States struggle with gun control following Supreme Court decision

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By Carina

In the aftermath of a pivotal U.S. Supreme Court decision that significantly curtailed the government’s ability to impose gun restrictions, Democratic-led states have been actively exploring ways to navigate or challenge the ruling’s constraints.

This effort has included the implementation of new gun control measures, such as Oregon’s ballot initiative to ban high-capacity ammunition magazines. However, recent judicial decisions have highlighted the challenges these states face in light of the Supreme Court’s stance.

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Setbacks for gun control: Courts overturn Maryland law, Oregon initiative

This week, two separate rulings dealt a blow to advocates of stricter gun control. The U.S. Court of Appeals for the Fourth Circuit in Richmond, Virginia, declared a decade-old Maryland handgun licensing law unconstitutional.

Simultaneously, an Oregon state judge ruled that a voter-approved initiative banning high-capacity magazines and mandating background checks and training for gun permits violated the State Constitution.

Gun Owners of America, a Virginia-based lobbying group, celebrated these decisions with their senior vice president, Erich Pratt, expressing his delight. “I am thrilled by the ruling in Oregon and find the Maryland one just as encouraging,” Pratt stated.

Gun ownership rises amid broad Second Amendment interpretations in courts

He cited an NBC News poll indicating rising gun ownership levels, suggesting a growing distrust in government protection.

Legal experts, however, offer a more measured perspective. While recent rulings suggest a trend of courts, particularly those with judges appointed by Republican presidents, adopting a broad interpretation of the Second Amendment, other decisions and ongoing Supreme Court cases indicate continued support for gun violence prevention laws.

Jacob D. Charles, a law professor at Pepperdine University, noted the expansive reading of the Second Amendment in recent lower court rulings.

Bruen ruling redefines U.S. gun control law evaluations

The Supreme Court case, New York State Rifle & Pistol Association v. Bruen, has reshaped the debate over gun control. In a 6-3 decision in June 2022, the Court, led by Justice Clarence Thomas, asserted that gun laws should be evaluated based on the Second Amendment’s text and historical tradition rather than balancing gun rights against the public interest.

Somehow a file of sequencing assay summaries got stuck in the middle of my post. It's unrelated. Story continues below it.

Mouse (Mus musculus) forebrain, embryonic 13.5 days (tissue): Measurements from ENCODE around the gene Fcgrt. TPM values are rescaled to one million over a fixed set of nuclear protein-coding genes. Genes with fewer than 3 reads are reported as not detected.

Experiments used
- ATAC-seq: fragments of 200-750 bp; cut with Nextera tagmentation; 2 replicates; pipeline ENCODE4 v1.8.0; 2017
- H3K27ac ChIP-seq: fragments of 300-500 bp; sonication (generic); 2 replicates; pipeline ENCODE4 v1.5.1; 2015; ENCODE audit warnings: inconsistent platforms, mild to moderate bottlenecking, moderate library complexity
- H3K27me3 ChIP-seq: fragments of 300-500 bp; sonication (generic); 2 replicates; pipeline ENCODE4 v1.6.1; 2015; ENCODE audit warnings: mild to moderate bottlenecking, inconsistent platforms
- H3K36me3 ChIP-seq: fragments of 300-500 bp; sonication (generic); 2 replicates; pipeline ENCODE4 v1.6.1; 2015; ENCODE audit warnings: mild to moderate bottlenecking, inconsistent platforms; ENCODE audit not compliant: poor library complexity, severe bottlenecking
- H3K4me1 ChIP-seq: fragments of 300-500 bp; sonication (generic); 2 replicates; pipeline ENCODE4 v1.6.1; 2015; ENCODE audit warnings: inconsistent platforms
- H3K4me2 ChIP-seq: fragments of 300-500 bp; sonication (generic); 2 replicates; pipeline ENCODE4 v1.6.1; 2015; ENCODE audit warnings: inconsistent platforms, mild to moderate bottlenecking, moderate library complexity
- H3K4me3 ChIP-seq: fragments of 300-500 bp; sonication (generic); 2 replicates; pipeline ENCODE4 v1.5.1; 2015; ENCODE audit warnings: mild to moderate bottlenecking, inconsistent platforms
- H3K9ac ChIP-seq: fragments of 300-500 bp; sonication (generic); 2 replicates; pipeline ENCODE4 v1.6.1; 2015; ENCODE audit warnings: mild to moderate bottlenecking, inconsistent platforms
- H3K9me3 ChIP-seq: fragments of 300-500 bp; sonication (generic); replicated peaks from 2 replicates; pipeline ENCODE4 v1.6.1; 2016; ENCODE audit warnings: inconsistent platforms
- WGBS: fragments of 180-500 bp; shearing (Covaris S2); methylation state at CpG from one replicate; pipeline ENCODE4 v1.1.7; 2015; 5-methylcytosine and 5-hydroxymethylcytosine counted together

Since the Bruen decision, lower courts have been delving into historical regulations to assess the tradition of gun control.

This approach was likened to a “game of historical ‘Where’s Waldo?” by a federal judge in Indiana. Additionally, the Supreme Court seemed open to narrowing the scope of Bruen in a recent case, United States v. Rahimi, concerning disarming domestic abusers.

Increase in gun law litigation following Bruen decision

Post-Bruen, there has been a surge in legal challenges to various gun laws. Giffords, a gun control advocacy group, reported over 450 lawsuits seeking to interpret the Bruen decision.

These cases encompass a range of new regulations, such as New York’s attempt to limit gun carrying in “sensitive locations” and Illinois’ ban on high-powered guns following a mass shooting.

Republican-appointed judges have been more inclined to strike down gun regulation laws post-Bruen, as evidenced by this week’s Maryland ruling, with a Trump appointee writing the majority opinion.

Oregon gun law ruling sparks appeal, calls for Supreme Court clarity

In contrast, the Oregon ruling stemmed from the State Constitution, not the Second Amendment, with the judge highlighting the low frequency of mass shootings compared to their media portrayal.

Oregon Attorney General Ellen Rosenblum vowed to appeal the decision, expressing confidence in a favorable outcome at the State Supreme Court level.

Eric Tirschwell of Everytown Law described the current period as a “game of ping-pong” with fluctuating results, emphasizing the need for further clarity from the Supreme Court.

Legal trends show progress in gun safety

Tirschwell remarked, “If you zoom out to the last 30 days, there’s been some very positive signals for gun safety and laws.”

This legal landscape demonstrates the complex and evolving nature of the gun control debate in the United States, reflecting deep divisions and the ongoing struggle to balance Second Amendment rights with public safety conc

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